How to embed fonts in ePub files

by Liza Daly

(You may be interested in the earlier article, When to embed fonts in ePub files.)

Font selection

Font formats and licensing are complicated. The ePub specification recommends that book designers and reading system implementers use OpenType fonts when possible (although TrueType fonts remain more common). If your font ends in a .otf extension, it’s an OpenType font. I’ll use OpenType in my discussion here.


Font licenses may allow you to use the font in printed collateral or even digital documents, but may not allow you to embed that font for distribution elsewhere. It’s unclear whether specific foundries consider bundling a font with an ebook to be violating their license. Theoretically, nothing stops the end-user from unzipping the .epub file and taking out the font, so bundling it with an epub could be considered a form of distribution.

One method to allow font inclusion without violating any license is to employ font obfuscation. Adobe has released some open-source code in epub-tools to enable this, and provided detailed documentation for software developers who want to implement the algorithm. I’m not aware of any readers besides ADE that can read fonts obfuscated in this manner, though.

Fonts with open licenses

My preferred solution for bundling fonts is to dodge the entire licensing issue altogether by using an open license. The Bitstream Vera fonts have a generous license and good Unicode support, but don’t include all possible serif/italic/bold combinations. A later variant called DejaVu improves on this by including more faces and even better Unicode support.

My favorite fonts in terms of good Unicode support combined with an open license are the Liberation series. These are workhorse fonts designed to resemble the basic Microsoft set of Arial, Times and Courier. Nothing fancy, but they’re screen-readable and contain a wide range of characters.

How to embed a font

If you’re not afraid of specs, I recommend reviewing the CSS2 @font-face rule. But here’s the step-by-step:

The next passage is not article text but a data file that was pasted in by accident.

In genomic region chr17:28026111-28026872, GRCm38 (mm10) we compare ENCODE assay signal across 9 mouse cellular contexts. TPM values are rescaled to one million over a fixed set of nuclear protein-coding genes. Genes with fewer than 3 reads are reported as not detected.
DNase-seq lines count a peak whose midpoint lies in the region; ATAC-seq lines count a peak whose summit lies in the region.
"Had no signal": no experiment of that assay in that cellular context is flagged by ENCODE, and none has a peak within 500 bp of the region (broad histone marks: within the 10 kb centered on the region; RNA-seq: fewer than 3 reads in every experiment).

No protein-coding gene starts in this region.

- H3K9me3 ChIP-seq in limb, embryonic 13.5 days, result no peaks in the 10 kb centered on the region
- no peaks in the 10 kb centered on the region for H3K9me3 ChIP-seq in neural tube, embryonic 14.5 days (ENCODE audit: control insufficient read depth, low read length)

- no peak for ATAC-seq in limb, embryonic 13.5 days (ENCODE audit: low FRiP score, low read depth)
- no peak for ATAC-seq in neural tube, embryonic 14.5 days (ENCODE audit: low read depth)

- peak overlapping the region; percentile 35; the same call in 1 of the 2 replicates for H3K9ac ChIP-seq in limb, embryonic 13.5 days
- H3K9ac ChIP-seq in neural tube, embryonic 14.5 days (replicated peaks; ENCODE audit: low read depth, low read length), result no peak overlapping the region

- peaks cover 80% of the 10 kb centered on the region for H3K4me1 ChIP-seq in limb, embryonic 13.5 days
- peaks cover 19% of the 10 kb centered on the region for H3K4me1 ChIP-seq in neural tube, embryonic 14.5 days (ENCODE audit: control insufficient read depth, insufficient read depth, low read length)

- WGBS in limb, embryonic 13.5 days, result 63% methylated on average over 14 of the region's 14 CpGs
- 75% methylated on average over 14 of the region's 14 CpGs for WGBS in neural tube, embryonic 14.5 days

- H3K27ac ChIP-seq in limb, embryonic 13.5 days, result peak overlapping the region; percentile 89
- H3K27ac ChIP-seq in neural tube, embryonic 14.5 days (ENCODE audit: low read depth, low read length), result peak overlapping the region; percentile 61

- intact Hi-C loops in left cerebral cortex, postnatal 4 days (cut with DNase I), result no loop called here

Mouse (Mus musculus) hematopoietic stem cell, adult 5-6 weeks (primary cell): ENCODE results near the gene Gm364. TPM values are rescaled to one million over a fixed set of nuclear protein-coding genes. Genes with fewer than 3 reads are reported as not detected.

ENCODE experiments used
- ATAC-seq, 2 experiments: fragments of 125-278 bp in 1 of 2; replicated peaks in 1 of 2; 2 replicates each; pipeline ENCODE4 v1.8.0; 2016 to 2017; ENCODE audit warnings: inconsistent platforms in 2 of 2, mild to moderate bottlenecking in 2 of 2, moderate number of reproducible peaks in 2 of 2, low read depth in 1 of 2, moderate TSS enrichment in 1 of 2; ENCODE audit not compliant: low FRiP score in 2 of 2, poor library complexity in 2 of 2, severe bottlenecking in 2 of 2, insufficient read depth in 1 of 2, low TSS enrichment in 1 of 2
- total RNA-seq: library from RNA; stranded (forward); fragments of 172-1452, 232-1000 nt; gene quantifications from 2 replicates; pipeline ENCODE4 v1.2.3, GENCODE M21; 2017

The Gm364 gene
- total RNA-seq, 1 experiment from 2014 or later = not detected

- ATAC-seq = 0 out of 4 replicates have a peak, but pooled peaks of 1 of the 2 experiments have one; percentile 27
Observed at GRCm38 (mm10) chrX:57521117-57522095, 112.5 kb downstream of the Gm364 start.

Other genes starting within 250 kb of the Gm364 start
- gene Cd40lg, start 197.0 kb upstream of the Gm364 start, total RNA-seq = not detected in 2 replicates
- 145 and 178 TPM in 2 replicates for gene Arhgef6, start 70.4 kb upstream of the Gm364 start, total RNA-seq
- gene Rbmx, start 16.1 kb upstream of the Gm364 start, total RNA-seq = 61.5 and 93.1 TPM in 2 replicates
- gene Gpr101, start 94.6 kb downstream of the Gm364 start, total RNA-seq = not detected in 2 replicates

0. Convert the font to OpenType

This is step 0 because it’s not strictly required, and you may already be starting from an OpenType font. I usually convert TTF fonts to OTF with FontForge. FontForge is not the friendliest software but it will do the job. Commercial font software will be much easier to use but tends to be expensive. Or you can just skip this step.

1. Add the font to the OPF package

Every file in your epub must be declared in the OPF manifest. This includes fonts. Put the font in the same place as your OPF file (usually a folder called OEBPS) and add it to the manifest. For example:

<item id="epub.embedded.font" href="MyFont.otf" media-type="font/opentype"/>

1.a Repeat for all combinations of faces

You will probably want to add additional packages to support all combinations of bold, italics, serif and sans-serif (as users may be able to switch serif settings in their reader).

2. Create the CSS @font-face rules

This is standard CSS from here on out; nothing ePub specific:

Declare the font itself

This tells CSS that you will be using a particular font in the document. It doesn’t say where it will be used, so just including this directive will have no effect:

@font-face {
  font-family : MyFont;
  font-weight : normal;
  font-style: normal;
  src : url(MyFont.otf);

Now we need to tell the CSS where this font should be used. To set it as the default font for the entire document, apply it to the <body> element:

body {
  font-family: "MyFont", serif;

This should be the last rule in your CSS.

Note that the generic “serif” declaration follows our declared font. I don’t recommend declaring any other fallback fonts besides just serif or sans-serif.

If you included italic or bold variants separately, add them as:

@font-face {
  font-family : MyFontBold;
  font-weight : bold;
  font-style: normal;
  src : url(MyFontBold.otf);

@font-face {
  font-family : MyFontItalic;
  font-weight : normal;
  font-style: italic;
  src : url(MyFontItalic.otf);

strong, b {
  font-family: "MyFontBold", serif;

em, i {
  font-family: "MyFontItalic", serif;

You may need to tweak the font assignments for particular elements. For example, <blockquote> is typically rendered in italics; you’ll need to assign that to the italic variant as well.

3. Validate your ePub

This has nothing to do with fonts, but you should be validating any ePub you generate.

4. Test it out

The earlier font embedding article contains a list of readers which support embedded fonts. If possible I recommend testing both on Adobe Digital Editions and a compatible eink reader.

(Many thanks to Keith Fahlgren at O’Reilly Media for teaching me about real-world embedded font support.)

Edited November 10, 2009 to include a pointer to DejaVu.)